Unmet migration expectations and their consequences for the lives of immigrants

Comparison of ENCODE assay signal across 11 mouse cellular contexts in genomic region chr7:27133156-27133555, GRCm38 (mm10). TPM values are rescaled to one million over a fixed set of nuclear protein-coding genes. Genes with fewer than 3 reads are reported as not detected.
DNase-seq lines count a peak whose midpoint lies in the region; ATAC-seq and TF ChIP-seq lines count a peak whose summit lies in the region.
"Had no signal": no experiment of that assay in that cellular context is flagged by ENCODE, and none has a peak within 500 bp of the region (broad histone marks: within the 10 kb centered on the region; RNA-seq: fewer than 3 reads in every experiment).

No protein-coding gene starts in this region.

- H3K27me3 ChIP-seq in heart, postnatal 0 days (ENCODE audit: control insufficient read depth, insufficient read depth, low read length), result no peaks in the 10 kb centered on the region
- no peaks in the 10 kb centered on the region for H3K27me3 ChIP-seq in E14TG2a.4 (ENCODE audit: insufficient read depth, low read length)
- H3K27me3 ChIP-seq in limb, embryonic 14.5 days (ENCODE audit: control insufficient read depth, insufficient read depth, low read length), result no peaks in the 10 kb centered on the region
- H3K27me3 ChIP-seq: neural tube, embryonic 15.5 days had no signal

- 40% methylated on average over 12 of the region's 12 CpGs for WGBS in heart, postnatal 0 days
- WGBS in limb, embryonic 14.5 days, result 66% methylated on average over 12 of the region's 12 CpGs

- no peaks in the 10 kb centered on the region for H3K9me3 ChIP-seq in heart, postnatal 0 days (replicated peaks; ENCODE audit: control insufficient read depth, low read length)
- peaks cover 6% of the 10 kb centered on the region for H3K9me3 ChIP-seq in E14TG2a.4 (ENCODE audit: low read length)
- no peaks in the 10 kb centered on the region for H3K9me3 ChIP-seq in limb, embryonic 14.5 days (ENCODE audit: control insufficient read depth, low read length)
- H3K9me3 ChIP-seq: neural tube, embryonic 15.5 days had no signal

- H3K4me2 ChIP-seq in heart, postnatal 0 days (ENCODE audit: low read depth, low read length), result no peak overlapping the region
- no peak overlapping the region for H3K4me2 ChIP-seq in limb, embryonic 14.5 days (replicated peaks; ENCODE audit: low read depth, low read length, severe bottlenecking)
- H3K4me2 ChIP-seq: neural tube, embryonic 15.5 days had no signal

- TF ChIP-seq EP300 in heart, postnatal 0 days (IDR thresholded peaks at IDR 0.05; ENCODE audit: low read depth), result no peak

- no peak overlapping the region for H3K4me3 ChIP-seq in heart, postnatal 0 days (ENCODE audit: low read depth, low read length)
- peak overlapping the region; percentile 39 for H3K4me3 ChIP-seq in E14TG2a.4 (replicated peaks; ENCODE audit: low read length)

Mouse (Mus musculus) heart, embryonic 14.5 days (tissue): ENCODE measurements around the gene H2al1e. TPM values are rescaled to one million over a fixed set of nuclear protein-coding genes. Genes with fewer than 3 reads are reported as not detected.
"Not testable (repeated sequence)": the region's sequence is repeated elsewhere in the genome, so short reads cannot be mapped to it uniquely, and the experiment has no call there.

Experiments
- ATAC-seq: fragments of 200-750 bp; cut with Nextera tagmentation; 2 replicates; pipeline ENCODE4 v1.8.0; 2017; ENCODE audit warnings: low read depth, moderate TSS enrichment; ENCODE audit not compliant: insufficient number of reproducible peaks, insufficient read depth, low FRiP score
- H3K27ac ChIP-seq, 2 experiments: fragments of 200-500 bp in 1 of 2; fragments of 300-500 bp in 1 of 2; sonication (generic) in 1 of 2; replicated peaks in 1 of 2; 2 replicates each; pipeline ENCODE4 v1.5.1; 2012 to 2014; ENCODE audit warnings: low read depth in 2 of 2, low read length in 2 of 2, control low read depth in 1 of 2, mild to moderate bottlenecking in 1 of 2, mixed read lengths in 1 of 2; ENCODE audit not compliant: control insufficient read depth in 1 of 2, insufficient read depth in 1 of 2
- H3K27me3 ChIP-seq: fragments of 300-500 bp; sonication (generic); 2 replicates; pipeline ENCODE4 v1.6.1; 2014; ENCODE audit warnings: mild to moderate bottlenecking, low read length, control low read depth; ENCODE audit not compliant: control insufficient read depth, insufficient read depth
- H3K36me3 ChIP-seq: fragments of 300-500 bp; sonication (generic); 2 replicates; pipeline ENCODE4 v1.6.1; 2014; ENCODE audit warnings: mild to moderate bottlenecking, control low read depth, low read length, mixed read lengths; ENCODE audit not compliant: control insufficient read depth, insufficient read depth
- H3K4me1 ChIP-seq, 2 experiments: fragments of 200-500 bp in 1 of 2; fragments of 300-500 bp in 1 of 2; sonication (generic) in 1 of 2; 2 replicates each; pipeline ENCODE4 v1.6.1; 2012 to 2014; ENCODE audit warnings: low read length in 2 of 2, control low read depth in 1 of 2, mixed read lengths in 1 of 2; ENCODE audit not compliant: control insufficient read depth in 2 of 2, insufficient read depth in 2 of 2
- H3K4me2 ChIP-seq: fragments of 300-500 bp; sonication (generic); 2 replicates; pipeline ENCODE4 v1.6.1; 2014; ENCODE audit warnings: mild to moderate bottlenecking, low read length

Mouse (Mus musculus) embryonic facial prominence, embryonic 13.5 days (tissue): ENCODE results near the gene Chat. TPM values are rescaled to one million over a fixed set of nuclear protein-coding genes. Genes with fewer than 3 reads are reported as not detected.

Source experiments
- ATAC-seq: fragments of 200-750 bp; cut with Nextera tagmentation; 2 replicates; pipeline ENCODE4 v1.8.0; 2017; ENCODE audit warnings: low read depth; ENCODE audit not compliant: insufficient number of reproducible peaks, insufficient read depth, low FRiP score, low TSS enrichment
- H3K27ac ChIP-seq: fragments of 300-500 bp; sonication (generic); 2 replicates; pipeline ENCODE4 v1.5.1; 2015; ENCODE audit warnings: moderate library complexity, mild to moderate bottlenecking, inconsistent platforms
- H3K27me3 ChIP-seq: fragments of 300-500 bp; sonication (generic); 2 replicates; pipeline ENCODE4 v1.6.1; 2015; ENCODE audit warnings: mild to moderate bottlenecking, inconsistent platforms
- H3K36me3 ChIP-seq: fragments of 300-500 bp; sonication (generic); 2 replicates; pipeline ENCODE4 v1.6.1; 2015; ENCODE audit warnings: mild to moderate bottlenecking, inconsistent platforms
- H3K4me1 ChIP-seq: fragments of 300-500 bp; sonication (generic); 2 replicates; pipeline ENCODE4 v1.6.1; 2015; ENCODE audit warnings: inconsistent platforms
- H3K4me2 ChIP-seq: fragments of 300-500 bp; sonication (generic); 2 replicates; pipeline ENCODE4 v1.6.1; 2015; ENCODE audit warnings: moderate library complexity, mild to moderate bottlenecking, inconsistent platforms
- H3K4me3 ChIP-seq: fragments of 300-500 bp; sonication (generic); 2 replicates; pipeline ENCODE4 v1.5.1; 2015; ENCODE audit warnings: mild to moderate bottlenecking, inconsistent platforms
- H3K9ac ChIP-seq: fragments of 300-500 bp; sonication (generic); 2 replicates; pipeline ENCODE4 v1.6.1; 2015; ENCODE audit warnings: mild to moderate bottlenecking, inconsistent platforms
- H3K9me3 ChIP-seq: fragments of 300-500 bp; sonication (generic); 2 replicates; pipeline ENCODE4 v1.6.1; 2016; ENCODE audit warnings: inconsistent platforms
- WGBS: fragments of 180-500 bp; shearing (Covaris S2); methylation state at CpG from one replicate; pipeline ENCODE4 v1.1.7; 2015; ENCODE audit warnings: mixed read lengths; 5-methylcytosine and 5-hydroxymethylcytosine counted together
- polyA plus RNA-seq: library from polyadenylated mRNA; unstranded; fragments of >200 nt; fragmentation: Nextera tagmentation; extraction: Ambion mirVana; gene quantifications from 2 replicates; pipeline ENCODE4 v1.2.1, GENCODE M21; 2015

Migration research suggests that higher educated migrants report weaker attachment to their destination country than their lower-educated counterparts. This so-called integration paradox is probably caused by higher educated migrants perceiving more discrimination in ambiguous or unfavourable situations. Here we examine unmet expectations migrants have about their life abroad, experience of discrimination, and how these account for educational differences in destination attachment. We use cross-sectional and panel data of recent migrants to Switzerland from the Swiss Migration-Mobility Survey, capturing unmet expectations with a question on dissatisfaction with the migration decision. In line with the integration paradox, we observe lower destination attachment among higher educated migrants with unmet expectations. Although they more often report discrimination, this does not explain their lower destination attachment within this group. Instead of discrimination, adaptation problems matter. Higher educated migrants with unmet expectations do not outperform their lower-educated counterparts on other integration dimensions, particularly in social terms. These results indicate that migrants do not necessarily link unmet expectations to discrimination. Migrants may be optimistic and particularly vulnerable to disappointment but they can also mitigate more detrimental consequences, because they are prepared for moving into an unfamiliar environment despite lacking locally important resources.